Read the statement given by the First Minister, Nicola Sturgeon, to the Scottish Parliament on EU negotiations and Scotland’s future. Check against delivery.
Like other countries, Scotland faces big challenges.
Some, like Brexit, are not of our choosing.
But we must always remember that Scotland is one of the richest countries in the world, with resources and talent in abundance.
Our task is to make the most of our great potential and build the kind of country we want to be – a fair, prosperous, open and tolerant country.
In working towards that goal, it is my responsibility as First Minister to build as much unity and consensus as possible.
That is why, after the election – which was, of course, won by the SNP in Scotland – I said I would reflect on the outcome and, in particular, on the issue of an independence referendum.
I have done so carefully, taking time to listen to a broad spectrum of voices, both within and out with my own party.
I want to set out today where those reflections have taken me.
Before I do so, let me underline two enduring points.
Firstly, it remains my view that at the end of the Brexit process, the people of Scotland should have a choice about our future direction as a country.
Indeed, the implications of Brexit are so potentially far reaching that, as they become clearer, I think people may well demand that choice.
We face a Brexit we did not vote for, and in a form more extreme than most would have imagined just a year ago.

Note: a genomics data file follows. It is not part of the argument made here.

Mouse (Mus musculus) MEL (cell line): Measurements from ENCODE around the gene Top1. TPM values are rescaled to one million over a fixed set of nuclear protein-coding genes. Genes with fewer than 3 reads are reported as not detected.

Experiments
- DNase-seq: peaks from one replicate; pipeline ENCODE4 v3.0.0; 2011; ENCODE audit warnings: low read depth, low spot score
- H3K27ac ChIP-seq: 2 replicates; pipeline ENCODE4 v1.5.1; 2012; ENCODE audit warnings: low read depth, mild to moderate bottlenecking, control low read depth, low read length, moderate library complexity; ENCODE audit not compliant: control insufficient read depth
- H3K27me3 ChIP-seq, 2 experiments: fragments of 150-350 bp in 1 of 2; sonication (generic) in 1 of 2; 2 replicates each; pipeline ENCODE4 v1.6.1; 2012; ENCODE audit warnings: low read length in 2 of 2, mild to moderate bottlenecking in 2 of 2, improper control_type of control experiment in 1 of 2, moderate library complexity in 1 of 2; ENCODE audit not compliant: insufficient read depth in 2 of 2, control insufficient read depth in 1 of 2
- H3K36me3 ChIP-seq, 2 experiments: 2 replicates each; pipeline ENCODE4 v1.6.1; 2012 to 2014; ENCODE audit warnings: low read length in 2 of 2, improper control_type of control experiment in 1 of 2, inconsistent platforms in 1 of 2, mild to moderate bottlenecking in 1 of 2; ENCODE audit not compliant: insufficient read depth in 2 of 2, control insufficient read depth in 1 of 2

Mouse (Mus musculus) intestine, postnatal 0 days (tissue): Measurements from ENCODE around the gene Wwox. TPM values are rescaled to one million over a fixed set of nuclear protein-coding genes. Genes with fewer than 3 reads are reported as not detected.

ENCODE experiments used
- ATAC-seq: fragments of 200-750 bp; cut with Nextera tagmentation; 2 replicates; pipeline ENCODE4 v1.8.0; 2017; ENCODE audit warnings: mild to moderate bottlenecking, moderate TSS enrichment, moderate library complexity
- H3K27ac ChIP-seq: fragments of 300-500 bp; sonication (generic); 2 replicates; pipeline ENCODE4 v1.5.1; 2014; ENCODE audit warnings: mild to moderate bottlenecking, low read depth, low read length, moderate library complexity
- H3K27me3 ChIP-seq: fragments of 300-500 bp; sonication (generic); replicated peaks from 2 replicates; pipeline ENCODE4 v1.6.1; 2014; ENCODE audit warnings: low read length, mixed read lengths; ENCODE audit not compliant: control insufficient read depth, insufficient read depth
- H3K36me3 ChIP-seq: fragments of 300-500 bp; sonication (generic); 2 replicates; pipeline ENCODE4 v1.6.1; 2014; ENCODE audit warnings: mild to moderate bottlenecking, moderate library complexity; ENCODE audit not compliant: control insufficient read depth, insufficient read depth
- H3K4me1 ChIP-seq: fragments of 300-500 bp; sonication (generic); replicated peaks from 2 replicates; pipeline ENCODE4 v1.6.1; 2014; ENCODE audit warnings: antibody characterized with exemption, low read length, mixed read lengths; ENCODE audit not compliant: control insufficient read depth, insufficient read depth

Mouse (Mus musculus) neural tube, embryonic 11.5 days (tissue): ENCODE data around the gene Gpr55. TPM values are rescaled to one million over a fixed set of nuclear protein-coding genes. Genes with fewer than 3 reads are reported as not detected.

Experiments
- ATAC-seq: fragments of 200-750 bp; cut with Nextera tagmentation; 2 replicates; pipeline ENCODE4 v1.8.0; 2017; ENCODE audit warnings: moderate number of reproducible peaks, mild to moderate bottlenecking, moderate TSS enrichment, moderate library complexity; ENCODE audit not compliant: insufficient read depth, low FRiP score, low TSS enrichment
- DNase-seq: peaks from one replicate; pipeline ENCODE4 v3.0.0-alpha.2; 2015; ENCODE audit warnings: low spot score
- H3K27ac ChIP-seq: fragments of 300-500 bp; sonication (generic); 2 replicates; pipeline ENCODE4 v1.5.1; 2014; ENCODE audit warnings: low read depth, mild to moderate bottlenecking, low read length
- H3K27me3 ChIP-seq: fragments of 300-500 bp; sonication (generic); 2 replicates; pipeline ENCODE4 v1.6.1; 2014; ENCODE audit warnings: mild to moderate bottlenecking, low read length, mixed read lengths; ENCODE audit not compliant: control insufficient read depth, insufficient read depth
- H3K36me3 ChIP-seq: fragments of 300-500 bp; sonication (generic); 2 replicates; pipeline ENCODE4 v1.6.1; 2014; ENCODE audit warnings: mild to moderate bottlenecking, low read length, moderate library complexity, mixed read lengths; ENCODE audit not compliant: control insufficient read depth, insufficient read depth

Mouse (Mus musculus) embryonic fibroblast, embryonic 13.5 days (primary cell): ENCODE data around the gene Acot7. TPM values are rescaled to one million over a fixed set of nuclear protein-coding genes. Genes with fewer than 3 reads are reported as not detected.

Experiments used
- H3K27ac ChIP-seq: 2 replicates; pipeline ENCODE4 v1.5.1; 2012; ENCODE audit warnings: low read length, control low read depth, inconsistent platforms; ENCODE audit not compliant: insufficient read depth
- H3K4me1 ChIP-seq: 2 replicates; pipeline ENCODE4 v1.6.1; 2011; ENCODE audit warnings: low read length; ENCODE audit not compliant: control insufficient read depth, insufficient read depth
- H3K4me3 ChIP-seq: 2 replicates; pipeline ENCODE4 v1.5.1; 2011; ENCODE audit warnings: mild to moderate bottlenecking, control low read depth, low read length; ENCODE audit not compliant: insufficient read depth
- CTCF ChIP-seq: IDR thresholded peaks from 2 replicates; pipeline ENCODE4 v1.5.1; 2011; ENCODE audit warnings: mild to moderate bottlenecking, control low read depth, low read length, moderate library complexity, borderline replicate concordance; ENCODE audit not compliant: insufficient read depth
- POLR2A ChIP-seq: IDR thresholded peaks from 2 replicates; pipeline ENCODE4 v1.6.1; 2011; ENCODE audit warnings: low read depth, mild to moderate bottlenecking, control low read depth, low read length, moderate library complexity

And now, the terms of that Brexit are being negotiated by a UK government with no clear mandate, precious little authority or credibility and no real idea, even within its own ranks, of what it is seeking to achieve.
While we must hope for the best, the reality is that with the UK government’s current approach, even a so-called good deal will be on terms substantially inferior to our current EU membership.
And, of course, there is a real risk that the UK will crash out of the EU with no deal or a very bad deal – with deep and long lasting consequences for jobs, trade, investment, living standards and the opportunities open to future generations.
On top of all of that – as we saw so clearly in the deal struck with the DUP yesterday – we now have a UK government that talks about wanting to strengthen the bonds of the UK, but in reality is so desperate to cling on to power at any cost, that it is prepared to ride roughshod over the very principles of the entire devolution settlement.
So if Scotland is not simply to be at the mercy of events, but instead in control of our own future, then the ability to choose a different direction must be available.
Secondly, there is simply no doubt that the Scottish Government has a mandate within this term of parliament to offer the people of Scotland that choice.
We have now won two elections with that explicit commitment in our manifesto – and the Scottish Parliament has also endorsed the position.
By any normal standard of democracy that mandate is beyond question.
Opposition parties – no matter how strongly they disagree with us on independence, as is their right – should stop trying to turn the basic rules of democracy on their head.
The mandate we have is beyond doubt.